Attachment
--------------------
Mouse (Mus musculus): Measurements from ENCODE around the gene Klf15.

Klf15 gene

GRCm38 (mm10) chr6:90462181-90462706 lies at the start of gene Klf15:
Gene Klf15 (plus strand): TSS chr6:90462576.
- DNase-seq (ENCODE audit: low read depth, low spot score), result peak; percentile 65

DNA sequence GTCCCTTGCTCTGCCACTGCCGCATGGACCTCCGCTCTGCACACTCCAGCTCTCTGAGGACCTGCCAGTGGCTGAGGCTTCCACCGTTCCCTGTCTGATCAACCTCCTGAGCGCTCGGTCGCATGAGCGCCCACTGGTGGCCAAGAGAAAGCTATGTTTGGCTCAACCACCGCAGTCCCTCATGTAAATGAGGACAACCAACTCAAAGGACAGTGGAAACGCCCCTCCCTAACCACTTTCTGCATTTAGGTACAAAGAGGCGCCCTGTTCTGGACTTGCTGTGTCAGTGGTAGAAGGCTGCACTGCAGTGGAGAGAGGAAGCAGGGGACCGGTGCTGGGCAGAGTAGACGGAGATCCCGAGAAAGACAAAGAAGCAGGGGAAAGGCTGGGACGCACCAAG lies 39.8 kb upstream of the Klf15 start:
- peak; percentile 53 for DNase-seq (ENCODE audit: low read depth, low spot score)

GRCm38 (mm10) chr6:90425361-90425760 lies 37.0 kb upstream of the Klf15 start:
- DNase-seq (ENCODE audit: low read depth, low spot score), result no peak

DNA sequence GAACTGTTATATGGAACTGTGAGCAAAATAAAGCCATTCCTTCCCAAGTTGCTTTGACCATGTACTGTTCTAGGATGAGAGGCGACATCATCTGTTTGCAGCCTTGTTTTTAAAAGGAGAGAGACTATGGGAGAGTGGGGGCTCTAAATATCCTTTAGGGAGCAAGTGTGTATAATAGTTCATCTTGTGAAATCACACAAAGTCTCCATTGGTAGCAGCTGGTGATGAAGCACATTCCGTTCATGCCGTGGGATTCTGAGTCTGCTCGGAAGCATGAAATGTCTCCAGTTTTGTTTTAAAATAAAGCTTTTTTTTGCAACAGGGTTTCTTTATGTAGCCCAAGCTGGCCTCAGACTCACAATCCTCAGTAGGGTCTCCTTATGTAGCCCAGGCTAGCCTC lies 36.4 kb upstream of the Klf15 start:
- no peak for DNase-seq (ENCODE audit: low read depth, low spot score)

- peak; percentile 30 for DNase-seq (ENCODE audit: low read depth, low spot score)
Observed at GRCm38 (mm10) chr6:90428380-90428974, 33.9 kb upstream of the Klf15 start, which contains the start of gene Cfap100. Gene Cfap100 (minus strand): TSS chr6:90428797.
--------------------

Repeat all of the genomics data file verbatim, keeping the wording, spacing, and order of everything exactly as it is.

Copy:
Mouse (Mus musculus): Measurements from ENCODE around the gene Klf15.

Klf15 gene

GRCm38 (mm10) chr6:90462181-90462706 lies at the start of gene Klf15:
Gene Klf15 (plus strand): TSS chr6:90462576.
- DNase-seq (ENCODE audit: low read depth, low spot score), result peak; percentile 65

DNA sequence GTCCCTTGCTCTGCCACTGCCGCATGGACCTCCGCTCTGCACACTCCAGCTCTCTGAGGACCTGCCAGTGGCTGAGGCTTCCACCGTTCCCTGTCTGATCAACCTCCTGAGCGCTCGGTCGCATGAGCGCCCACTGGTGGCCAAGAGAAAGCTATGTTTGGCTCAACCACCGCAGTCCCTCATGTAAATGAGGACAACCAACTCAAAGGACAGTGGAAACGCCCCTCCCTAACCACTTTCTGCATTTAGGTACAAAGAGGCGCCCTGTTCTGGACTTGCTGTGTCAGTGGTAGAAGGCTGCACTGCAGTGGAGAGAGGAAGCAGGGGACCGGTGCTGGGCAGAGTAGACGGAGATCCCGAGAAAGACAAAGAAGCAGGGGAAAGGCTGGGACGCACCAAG lies 39.8 kb upstream of the Klf15 start:
- peak; percentile 53 for DNase-seq (ENCODE audit: low read depth, low spot score)

GRCm38 (mm10) chr6:90425361-90425760 lies 37.0 kb upstream of the Klf15 start:
- DNase-seq (ENCODE audit: low read depth, low spot score), result no peak

DNA sequence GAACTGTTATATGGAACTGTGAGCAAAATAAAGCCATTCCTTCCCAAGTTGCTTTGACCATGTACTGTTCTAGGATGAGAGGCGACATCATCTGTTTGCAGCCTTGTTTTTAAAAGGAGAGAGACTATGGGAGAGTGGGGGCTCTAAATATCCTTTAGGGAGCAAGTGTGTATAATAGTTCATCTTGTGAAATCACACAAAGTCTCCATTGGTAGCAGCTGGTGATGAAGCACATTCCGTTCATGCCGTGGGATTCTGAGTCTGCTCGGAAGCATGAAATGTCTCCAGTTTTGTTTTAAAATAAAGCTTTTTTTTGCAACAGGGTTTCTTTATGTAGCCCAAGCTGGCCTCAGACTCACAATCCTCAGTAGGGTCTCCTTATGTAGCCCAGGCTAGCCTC lies 36.4 kb upstream of the Klf15 start:
- no peak for DNase-seq (ENCODE audit: low read depth, low spot score)

- peak; percentile 30 for DNase-seq (ENCODE audit: low read depth, low spot score)
Observed at GRCm38 (mm10) chr6:90428380-90428974, 33.9 kb upstream of the Klf15 start, which contains the start of gene Cfap100. Gene Cfap100 (minus strand): TSS chr6:90428797.